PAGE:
DOUGLAS — One of the Big Four meatpackers is once again being accused of allegedly trying to fix prices and tampering with the meat market, leaving Converse County and other Wyoming lamb and sheep ranchers wondering if they’ll be able to sell their livestock come fall.

Last month, JBS USA Holdings purchased the bankrupt Mountain States Rosen (MSR) lamb processing and distribution processing plant across the street from a JBS beef packing facility in Greeley, Colorado.

MSR is the second largest lamb and sheep slaughter facility nationwide. If the plant no longer processes lamb and sheep, reports indicate it will leave at least 350,000 more lambs than what available processing facilities can handle, according to agricultural publication The Fence Post.

JBS said it plans to convert the plant to a ground beef and steaks processing facility and intends to stop processing lamb as soon as possible.

The Big Four – Tyson Foods, Cargill, JBS USA and National Beef – control more than 80 percent of the nation’s processing capacity and supply to the wholesale market and are under investigation by the U.S. Justice Department for alleged antitrust activities within the meat packing industry.

Sen. Brian Boner, R-Douglas, is a sheep rancher in Douglas. The state senator is worried about the repercussions of what the JBS takeover of MSR will do to the lamb/ sheep industry. Boner wrote a letter to U.S. Department of Justice Antitrust Division Section Chief Robert Lepore July 30, imploring the Department of Justice to intervene.

“This court ordered transfer, if completed, will have widespread repercussions for sheep producers across the western United States, and will likely decimate the domestic industry as a whole. Mountain States Rosen is set up as a kill facility which performs initial processing of the carcasses before sending them to other facilities on the East Coast for further processing and packaging. Because of how this supply chain is structured, the future of lamb processing and packaging facilities on the Eastern Seaboard hang in the balance as well,” Boner wrote in the letter.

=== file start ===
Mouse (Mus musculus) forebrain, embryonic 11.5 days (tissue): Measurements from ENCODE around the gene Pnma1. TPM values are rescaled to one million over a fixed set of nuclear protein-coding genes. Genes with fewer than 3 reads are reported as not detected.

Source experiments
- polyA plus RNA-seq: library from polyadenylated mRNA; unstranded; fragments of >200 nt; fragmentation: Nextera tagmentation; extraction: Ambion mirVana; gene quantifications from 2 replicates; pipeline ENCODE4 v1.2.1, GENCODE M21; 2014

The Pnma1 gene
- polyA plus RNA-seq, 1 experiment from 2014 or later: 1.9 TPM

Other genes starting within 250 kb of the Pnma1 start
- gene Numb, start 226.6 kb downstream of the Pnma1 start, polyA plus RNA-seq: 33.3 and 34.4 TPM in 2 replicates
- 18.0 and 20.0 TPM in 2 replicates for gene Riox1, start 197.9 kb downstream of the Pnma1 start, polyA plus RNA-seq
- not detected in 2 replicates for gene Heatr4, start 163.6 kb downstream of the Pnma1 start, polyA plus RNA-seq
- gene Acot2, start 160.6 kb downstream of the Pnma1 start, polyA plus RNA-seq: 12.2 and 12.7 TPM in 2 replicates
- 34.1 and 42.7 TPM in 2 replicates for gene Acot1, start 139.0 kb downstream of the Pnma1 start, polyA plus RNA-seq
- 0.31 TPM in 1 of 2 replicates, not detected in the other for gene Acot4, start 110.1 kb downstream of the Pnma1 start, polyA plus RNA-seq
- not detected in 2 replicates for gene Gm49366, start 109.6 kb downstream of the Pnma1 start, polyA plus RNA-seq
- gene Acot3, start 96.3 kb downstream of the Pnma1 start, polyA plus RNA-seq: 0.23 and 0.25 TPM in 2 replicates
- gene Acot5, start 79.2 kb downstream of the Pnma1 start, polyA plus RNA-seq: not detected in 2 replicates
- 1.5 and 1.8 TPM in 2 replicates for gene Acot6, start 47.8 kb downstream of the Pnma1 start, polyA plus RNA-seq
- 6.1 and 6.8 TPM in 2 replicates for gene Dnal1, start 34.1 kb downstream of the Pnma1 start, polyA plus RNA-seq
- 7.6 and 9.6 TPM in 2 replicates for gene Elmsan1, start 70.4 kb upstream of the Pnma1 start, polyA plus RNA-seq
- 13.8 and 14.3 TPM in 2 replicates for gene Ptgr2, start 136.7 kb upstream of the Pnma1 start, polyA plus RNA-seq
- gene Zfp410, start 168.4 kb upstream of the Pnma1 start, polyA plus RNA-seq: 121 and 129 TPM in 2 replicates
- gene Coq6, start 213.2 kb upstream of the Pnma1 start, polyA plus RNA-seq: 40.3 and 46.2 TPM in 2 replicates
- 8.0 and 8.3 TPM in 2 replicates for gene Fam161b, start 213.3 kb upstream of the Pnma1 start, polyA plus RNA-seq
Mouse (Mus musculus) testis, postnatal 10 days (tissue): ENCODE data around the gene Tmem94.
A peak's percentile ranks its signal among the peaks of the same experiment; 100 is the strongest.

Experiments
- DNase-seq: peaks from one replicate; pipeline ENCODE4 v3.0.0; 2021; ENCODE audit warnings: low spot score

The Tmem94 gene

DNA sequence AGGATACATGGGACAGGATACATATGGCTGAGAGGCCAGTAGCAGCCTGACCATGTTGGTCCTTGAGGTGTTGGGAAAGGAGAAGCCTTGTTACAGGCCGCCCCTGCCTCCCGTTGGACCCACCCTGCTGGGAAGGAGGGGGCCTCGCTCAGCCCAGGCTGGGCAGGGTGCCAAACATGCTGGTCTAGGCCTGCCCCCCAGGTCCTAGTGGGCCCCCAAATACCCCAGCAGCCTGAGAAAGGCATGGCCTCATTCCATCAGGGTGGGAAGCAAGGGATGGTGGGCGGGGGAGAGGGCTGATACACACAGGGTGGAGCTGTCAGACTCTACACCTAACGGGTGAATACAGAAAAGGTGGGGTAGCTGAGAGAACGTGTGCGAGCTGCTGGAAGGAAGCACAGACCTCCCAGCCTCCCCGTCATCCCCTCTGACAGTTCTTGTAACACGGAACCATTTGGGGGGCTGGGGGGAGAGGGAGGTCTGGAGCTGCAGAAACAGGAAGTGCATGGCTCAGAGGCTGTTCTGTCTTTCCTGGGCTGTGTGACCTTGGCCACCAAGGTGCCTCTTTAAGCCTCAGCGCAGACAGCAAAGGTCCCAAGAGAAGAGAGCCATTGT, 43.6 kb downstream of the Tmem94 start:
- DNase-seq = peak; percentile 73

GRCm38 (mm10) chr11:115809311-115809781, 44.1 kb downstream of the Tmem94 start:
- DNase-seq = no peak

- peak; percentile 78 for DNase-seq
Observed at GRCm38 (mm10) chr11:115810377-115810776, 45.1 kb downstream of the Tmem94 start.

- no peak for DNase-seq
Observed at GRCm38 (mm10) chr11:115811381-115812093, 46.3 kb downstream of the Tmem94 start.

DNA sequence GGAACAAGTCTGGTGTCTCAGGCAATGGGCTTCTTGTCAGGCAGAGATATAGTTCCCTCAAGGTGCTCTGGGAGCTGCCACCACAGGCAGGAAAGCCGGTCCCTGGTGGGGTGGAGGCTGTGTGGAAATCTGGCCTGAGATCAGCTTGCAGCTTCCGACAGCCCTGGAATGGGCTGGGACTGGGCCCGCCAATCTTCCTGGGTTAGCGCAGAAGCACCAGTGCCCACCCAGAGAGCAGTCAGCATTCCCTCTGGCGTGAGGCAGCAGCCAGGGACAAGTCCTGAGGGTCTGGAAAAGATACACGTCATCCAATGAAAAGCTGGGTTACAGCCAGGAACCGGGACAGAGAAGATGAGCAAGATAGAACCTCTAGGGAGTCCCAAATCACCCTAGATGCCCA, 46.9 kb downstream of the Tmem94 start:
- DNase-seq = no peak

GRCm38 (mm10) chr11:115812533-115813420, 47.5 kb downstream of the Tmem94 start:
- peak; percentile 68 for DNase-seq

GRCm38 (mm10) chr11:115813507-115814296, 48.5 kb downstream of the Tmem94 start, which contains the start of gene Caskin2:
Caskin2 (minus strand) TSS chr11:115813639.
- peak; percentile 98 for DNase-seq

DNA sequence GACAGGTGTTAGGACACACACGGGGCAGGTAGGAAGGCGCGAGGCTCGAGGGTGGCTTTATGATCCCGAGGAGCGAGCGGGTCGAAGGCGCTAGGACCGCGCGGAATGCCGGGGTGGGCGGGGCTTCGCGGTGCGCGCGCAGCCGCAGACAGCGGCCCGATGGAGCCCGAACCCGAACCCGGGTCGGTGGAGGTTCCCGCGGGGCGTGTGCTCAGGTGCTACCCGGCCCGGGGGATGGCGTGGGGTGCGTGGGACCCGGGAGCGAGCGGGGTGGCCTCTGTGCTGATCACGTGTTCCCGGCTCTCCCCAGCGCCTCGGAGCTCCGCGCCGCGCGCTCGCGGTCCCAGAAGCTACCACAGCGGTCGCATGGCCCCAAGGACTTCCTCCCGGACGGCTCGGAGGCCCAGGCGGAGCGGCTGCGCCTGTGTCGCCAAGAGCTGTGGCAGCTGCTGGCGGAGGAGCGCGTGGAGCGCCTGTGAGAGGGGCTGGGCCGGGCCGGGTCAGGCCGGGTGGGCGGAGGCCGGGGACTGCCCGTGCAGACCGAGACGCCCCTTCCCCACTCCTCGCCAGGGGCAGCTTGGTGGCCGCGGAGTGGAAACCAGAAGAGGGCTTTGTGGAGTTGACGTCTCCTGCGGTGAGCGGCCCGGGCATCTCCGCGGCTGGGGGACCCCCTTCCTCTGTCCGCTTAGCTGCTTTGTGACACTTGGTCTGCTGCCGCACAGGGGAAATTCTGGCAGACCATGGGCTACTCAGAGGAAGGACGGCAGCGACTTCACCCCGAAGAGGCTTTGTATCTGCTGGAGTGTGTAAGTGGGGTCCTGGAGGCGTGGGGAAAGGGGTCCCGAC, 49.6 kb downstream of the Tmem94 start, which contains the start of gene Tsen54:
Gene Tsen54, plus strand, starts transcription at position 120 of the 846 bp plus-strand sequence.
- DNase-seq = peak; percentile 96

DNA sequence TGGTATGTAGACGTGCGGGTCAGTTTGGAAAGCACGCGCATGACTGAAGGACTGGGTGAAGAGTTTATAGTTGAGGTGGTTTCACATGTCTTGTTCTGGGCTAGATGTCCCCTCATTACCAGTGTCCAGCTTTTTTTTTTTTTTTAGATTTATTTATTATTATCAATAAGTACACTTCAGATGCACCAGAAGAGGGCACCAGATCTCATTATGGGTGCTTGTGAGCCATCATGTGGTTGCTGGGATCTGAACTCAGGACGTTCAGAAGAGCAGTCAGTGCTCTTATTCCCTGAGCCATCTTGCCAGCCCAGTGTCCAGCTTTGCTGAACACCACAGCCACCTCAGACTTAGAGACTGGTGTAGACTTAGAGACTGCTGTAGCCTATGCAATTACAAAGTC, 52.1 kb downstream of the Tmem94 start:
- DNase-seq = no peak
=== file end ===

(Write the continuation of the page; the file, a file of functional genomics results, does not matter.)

At a time when JBS and other major multinational packing companies are under congressional review and public scrutiny for alleged predatory business practices and market manipulation, Boner said it is appalling “that JBS finds itself in a position to severely undermine the American sheep industry with the forced acquisition of this plant.”

Should the MSR acquisition go through, JBS will cause serious, irreversible damage to American producers by importing cheap lamb and mutton from its processing locations in Australia, New Zealand and other parts of the globe, he wrote.

Several agriculture agencies have reported JBS will seek to destroy any on-site lamb or sheep processing equipment at MSR as early as this week.

Boner requested DOJ consider the broad consequences of the acquisition, as well as a stay or injunction be put in place to allow for additional time for bidding by other entities who would have the intention of retaining the MSR plant in its current capacity as a sheep slaughter facility.